Something to work for, or else life becomes boring as Daisy points out many times in the novel. When both men she loves are threatening each other and fighting for her fondness she’s realized what she’s done wrong. She’s fallen into the same trap as Myrtle, being stuck between two men, but she still has feelings for Tom.“I saw them in Santa Barbara when they came back and I thought I’d never seen a girl so mad about her husband. If he left the room for a minute she’d look around uneasily and say ‘Where’s Tom gone?’” (Fitzgerald 83). Gatsby tries to convince Daisy that she loves him and only him, yet Daisy actually loves them both.
In “Hamlet” Claudius the King of Denmark kills his own brother King Hamlet. Queen Gertrude who is King Hamlet’s ex wife and Hamlet Prince Of Denmarks mother later goes on and gets remarried to Claudius which is extremely awkward. Hamlet is full of envy for his Uncle’s conniving character and disgusted in his mothers sexual desire. Gertrude completely loves Hamlet but she is a frail woman who seeks affection and status rather than integrity or truth. The ghost of King Hamlet calls her his “most seeming virtuous queen” he then tells Hamlet to “Leave her to Heaven, and to those thorns that in her bosom lodge to prick and sting her.” Indicating she has reason to be found at fault, that she is not innocent.
His older sister, Laura, is so withdrawn by the embarrassment of a crippling disability that she is not fit to enter society. From this, her mother decides to find a beau for Laura in hopes to marry her. She cajoles Tom into bringing a suitor home for dinner from the factory where he already feels the enslavement of his employment. The result is Jim, charming and ambitious, who sees Laura for who she is: a shy, introverted girl withdrawn in her own adolescent world. He attempts to shock her into glimpsing reality through a kiss that ultimately backfires as Laura, being enamored by her savior, is soon heartbroken to find that Jim is actually engaged to a girl named Betty.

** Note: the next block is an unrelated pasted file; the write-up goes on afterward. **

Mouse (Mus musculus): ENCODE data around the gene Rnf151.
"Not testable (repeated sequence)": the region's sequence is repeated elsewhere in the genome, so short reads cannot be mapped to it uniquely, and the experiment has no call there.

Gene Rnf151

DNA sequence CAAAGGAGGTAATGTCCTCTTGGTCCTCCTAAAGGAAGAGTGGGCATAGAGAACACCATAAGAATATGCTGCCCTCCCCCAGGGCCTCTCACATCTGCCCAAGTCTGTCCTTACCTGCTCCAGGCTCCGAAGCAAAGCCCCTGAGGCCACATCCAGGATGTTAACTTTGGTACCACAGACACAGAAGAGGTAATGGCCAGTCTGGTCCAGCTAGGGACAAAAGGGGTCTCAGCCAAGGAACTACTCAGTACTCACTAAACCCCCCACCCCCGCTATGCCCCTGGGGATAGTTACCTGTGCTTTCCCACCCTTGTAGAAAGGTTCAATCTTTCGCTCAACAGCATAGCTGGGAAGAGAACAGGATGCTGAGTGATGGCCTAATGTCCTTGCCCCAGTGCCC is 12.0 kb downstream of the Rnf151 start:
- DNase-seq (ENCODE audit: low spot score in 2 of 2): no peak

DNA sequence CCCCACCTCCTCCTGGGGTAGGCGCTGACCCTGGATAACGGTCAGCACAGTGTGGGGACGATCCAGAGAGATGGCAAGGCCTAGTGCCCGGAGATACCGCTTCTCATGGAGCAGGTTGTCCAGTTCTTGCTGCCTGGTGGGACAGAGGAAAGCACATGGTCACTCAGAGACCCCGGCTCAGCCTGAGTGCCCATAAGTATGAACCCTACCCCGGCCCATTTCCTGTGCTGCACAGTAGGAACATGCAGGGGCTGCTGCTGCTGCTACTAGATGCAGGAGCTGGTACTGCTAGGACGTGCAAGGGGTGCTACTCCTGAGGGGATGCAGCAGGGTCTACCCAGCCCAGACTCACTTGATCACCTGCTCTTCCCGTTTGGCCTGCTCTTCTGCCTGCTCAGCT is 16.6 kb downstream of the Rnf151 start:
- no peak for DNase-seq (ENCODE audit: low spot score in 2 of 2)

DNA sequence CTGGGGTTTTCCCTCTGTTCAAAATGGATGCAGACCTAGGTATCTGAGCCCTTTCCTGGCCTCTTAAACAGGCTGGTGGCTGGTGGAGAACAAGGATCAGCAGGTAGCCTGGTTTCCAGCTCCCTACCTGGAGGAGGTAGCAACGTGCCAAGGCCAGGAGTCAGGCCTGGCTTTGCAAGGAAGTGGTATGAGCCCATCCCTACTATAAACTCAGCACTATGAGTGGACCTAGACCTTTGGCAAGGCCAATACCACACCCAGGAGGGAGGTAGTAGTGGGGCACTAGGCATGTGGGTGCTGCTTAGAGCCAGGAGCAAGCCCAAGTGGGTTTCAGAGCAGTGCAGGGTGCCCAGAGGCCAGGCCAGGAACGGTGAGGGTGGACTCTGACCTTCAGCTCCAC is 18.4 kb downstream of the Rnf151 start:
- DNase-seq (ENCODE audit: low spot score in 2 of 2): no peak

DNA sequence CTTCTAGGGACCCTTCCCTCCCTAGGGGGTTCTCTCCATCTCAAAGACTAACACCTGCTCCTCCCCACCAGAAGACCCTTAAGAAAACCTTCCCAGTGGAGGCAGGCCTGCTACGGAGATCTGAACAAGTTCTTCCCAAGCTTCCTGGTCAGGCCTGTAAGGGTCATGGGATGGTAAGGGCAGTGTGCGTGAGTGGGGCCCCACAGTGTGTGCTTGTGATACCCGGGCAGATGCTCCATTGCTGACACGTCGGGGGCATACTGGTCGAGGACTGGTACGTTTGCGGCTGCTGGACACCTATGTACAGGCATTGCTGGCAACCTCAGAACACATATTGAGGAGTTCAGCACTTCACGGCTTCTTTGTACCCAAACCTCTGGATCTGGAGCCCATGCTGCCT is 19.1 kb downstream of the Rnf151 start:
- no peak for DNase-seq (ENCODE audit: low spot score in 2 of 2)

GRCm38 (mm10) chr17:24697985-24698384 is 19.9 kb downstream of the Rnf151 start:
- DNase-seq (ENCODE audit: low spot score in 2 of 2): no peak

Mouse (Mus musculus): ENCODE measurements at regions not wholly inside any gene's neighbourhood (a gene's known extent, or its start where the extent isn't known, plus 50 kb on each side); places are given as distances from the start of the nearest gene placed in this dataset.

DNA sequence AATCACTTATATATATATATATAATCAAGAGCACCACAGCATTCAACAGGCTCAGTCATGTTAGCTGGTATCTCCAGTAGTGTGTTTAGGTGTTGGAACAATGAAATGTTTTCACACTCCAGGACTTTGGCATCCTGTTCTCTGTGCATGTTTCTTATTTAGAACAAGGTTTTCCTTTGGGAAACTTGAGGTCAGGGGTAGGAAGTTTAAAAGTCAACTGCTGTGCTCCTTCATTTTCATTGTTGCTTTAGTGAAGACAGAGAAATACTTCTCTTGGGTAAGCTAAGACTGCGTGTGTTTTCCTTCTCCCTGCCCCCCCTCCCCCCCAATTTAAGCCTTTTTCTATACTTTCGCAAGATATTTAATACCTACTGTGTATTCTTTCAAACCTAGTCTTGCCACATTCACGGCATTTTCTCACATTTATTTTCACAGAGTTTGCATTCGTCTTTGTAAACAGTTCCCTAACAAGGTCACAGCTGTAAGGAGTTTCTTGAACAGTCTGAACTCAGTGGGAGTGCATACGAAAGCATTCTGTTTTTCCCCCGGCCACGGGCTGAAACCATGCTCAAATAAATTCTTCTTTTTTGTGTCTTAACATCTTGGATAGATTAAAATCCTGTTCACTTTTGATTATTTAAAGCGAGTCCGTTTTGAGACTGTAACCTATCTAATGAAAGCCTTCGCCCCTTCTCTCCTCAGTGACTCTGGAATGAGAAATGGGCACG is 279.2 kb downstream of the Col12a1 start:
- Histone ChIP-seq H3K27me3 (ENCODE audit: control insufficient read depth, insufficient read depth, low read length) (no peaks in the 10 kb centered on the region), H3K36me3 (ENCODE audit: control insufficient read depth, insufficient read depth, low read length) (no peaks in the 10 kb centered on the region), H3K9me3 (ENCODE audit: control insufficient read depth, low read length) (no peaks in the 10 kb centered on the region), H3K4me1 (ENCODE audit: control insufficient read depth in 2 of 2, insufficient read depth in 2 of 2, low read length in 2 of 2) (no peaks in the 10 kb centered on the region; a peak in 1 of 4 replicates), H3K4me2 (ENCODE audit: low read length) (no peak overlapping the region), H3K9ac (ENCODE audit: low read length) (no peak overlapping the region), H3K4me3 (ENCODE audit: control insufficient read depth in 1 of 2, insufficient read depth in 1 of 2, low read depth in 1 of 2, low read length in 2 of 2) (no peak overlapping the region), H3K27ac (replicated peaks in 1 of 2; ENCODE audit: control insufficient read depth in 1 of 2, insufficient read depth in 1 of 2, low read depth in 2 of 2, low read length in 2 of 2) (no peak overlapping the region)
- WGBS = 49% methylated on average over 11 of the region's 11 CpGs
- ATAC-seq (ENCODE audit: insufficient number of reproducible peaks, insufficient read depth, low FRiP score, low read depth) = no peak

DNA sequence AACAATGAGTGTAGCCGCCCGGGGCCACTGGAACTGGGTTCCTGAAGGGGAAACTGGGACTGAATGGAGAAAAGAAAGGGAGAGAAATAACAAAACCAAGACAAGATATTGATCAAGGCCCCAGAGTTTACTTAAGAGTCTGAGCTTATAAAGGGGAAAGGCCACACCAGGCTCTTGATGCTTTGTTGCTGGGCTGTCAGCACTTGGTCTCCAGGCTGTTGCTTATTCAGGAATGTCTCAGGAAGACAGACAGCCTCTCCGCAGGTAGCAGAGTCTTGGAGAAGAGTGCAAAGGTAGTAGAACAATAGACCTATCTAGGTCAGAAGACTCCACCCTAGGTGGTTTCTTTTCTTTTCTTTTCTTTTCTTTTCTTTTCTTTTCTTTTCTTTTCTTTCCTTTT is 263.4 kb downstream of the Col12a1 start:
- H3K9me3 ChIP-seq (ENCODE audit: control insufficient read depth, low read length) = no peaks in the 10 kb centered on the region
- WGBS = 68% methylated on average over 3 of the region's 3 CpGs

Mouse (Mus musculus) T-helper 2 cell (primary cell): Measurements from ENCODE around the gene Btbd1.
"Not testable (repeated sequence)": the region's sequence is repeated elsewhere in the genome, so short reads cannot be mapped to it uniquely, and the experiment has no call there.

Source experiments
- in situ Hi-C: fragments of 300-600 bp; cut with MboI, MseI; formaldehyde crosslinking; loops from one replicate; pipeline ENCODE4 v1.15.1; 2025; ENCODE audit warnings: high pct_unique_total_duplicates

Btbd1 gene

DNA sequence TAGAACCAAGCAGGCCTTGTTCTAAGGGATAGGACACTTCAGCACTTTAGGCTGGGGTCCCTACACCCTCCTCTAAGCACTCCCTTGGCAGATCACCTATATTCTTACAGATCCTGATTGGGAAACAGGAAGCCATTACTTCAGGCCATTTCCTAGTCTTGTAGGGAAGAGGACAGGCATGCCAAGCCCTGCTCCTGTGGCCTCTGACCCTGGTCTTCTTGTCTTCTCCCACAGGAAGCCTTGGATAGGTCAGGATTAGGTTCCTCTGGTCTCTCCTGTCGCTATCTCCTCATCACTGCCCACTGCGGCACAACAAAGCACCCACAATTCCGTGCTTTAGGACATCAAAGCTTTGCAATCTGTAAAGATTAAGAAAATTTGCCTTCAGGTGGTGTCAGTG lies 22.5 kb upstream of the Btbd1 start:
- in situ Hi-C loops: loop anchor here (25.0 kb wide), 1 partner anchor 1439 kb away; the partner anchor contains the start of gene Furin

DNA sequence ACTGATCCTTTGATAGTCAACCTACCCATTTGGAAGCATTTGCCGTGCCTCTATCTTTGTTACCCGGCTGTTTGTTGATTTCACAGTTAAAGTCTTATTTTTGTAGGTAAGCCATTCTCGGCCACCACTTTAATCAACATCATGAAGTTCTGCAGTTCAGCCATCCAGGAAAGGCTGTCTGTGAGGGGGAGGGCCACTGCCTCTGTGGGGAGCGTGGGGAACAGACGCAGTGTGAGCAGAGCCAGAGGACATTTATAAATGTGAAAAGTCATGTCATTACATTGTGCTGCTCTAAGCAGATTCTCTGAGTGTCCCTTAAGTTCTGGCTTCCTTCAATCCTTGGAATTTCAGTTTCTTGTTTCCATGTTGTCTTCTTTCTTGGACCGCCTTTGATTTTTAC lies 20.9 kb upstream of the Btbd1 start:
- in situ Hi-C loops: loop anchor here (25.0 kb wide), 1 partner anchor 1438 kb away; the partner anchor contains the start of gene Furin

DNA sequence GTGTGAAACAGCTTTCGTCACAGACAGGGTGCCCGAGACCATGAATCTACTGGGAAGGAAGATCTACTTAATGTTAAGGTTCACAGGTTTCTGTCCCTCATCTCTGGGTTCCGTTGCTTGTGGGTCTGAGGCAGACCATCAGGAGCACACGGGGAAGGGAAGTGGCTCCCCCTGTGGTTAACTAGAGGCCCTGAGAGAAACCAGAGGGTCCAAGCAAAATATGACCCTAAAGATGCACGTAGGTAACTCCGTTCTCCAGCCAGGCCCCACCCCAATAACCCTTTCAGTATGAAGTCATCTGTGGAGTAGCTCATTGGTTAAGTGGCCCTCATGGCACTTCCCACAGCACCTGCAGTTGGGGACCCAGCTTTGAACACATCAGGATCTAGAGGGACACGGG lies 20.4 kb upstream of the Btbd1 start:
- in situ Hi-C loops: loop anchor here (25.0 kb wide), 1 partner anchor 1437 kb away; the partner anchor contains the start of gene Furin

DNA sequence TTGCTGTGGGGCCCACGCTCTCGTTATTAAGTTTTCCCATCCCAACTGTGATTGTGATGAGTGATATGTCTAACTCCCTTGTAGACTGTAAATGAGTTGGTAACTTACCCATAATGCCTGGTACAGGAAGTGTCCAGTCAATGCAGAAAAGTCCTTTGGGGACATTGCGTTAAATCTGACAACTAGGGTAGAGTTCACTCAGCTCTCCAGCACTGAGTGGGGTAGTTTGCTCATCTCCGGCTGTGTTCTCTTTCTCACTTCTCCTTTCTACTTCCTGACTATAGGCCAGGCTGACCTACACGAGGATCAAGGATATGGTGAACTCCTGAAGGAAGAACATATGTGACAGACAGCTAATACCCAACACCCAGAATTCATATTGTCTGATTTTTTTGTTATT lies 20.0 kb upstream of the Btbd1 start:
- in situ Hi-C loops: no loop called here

Amanda then decides that Laura's last hope must lie in marriage and begins selling newspaper subscriptions to earn the extra money she believes will help to attract suitors for her daughter. Meanwhile, Tom loathes his warehouse job and finds escape in liquor, movies, and literature, much to his mother's chagrin. During one of the frequent arguments between mother and son, Tom accidentally breaks several of the glass animal figurines that are Laura's most prized possessions. Amanda and Tom discuss Laura's prospects, and Amanda asks Tom to keep an eye out for likely young men at the warehouse. Tom selects Jim O'Connor, a casual friend, and invites him to dinner.
As the funeral plans are finishing up, Madea’s granddaughter Lisa is preparing to get married at the house. Unbeknownst to Madea and the rest of the family, Lisa’s betrothed, a very successful and rich man named Ronnie, is beating her (IMDb, 2002). Lisa tries to keep her bruises hidden and covered up. A.J., another main character who was Lisa’s first love, decides that he is going to act on it and stop Ronnie. Tina, Lisa’s sister continues to get into more trouble, neglecting her baby, stealing money from her mother Cora, and doing her best to beguile Kevin, Jackie’s husband.